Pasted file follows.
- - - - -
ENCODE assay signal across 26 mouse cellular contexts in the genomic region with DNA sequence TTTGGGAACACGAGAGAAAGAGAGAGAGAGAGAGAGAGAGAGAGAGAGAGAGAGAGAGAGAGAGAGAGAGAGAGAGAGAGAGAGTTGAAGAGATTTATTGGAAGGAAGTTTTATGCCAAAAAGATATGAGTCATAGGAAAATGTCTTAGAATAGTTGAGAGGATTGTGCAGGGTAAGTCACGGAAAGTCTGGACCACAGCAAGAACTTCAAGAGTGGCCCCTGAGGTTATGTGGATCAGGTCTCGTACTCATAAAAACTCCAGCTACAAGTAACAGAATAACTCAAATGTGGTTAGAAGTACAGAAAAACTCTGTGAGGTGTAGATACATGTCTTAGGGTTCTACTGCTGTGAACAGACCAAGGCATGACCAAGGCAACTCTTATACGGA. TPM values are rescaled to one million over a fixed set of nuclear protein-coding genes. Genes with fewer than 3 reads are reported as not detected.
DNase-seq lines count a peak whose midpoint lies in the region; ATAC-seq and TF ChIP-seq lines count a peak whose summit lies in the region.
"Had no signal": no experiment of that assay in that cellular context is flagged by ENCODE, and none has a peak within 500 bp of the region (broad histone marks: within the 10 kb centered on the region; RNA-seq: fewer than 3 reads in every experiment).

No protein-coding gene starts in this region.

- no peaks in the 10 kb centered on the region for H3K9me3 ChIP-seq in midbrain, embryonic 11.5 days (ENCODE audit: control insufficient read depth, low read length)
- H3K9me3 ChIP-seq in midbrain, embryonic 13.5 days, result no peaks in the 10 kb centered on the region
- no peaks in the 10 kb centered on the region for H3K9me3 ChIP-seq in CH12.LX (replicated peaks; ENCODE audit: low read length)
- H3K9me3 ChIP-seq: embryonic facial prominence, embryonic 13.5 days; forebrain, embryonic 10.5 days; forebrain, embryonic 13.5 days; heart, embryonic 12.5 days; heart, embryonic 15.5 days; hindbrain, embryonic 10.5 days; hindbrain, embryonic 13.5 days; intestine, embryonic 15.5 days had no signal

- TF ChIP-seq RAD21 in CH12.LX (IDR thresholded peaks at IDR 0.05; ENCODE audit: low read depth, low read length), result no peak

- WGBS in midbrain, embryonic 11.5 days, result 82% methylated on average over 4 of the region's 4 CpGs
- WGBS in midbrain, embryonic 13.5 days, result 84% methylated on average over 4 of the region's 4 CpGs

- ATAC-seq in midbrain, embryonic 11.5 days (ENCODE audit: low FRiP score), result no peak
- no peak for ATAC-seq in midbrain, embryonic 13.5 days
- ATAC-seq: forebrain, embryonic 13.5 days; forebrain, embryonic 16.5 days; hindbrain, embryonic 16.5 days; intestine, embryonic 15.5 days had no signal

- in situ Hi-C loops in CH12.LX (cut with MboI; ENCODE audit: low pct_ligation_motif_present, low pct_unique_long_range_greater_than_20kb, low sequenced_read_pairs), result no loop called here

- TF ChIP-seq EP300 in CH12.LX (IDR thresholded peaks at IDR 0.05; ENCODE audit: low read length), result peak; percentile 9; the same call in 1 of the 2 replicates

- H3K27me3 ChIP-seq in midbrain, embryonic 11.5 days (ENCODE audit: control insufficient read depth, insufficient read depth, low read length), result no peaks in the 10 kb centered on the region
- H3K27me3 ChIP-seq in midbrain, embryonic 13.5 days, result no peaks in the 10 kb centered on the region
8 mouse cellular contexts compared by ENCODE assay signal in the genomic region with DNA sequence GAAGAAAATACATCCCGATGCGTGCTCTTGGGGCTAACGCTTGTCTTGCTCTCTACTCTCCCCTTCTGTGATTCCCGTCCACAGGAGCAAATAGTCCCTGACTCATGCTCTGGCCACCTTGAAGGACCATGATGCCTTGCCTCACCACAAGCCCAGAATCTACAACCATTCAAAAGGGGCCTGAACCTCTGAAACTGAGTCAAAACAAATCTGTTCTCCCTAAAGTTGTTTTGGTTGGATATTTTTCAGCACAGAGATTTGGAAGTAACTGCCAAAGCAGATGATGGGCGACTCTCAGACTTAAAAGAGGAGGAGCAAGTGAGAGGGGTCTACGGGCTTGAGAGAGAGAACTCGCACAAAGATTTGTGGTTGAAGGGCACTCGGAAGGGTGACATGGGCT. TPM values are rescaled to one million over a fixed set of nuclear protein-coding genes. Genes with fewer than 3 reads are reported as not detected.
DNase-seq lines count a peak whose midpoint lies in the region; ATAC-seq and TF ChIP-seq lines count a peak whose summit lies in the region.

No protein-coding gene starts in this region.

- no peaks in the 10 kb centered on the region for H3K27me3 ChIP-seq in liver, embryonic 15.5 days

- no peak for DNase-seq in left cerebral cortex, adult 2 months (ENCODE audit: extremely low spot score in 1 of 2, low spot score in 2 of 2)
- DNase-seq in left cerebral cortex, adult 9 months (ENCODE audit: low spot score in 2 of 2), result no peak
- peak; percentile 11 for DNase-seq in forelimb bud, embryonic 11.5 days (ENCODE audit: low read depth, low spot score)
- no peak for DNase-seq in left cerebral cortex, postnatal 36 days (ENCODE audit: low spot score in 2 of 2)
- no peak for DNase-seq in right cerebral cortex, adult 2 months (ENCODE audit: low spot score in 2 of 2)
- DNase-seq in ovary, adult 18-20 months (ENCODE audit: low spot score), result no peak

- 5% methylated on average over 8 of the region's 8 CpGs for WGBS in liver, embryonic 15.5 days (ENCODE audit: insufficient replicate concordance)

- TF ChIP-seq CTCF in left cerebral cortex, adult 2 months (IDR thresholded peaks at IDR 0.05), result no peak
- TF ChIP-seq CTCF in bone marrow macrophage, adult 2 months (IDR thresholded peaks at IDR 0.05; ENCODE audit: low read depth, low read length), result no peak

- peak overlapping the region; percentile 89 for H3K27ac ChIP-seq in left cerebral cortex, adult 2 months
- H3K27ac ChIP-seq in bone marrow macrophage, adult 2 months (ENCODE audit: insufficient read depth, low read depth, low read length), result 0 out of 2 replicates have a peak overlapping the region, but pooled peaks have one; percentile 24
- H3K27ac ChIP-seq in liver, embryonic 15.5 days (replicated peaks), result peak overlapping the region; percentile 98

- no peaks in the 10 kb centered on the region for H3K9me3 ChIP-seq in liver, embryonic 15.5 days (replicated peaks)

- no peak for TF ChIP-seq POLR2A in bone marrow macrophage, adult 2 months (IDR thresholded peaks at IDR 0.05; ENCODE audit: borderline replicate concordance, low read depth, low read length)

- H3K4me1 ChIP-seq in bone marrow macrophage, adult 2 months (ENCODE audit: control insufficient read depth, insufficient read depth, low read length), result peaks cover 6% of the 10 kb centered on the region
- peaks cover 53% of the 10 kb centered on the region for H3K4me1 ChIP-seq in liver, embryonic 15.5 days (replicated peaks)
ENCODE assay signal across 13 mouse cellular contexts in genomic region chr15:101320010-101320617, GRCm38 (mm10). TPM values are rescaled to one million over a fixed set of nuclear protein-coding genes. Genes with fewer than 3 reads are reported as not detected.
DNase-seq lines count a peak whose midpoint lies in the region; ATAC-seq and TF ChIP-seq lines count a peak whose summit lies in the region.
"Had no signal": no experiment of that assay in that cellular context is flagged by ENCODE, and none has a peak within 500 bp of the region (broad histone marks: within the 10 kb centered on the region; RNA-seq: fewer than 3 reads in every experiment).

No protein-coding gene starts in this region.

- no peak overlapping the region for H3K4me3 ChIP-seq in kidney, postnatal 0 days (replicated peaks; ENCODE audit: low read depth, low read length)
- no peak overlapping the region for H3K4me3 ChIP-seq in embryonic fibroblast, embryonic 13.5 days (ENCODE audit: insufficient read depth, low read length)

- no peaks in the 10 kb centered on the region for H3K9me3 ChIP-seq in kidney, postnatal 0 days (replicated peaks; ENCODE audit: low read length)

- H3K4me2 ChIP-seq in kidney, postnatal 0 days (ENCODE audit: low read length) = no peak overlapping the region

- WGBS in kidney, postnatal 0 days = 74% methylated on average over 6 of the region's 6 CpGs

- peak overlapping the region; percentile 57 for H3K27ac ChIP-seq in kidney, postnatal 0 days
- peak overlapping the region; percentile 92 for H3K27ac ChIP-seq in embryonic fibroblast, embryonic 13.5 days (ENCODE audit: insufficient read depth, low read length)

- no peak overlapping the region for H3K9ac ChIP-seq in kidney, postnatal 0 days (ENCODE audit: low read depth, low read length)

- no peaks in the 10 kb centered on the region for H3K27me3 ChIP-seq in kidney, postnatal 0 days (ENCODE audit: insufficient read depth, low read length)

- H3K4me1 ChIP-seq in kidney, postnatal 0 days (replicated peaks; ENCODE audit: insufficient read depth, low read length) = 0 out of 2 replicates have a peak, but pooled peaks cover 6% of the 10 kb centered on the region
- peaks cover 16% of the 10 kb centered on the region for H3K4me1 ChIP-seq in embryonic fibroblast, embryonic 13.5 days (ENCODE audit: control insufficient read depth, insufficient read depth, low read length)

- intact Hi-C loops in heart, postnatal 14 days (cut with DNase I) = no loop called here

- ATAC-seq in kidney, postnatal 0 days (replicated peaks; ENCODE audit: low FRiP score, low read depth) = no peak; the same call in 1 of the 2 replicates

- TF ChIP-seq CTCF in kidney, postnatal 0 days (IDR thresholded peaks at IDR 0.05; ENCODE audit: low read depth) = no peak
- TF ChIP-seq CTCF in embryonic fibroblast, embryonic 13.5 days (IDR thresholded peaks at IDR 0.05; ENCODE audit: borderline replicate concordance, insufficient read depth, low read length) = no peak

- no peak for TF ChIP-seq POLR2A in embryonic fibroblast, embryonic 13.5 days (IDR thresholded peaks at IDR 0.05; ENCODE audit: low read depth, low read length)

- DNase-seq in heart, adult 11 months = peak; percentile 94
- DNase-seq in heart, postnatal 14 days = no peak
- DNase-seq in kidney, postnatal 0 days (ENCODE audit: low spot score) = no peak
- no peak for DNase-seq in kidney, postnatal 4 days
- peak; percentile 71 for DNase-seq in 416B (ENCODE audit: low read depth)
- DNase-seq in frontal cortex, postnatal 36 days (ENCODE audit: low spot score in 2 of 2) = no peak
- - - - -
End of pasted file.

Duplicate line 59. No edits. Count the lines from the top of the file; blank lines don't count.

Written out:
- DNase-seq in heart, adult 11 months = peak; percentile 94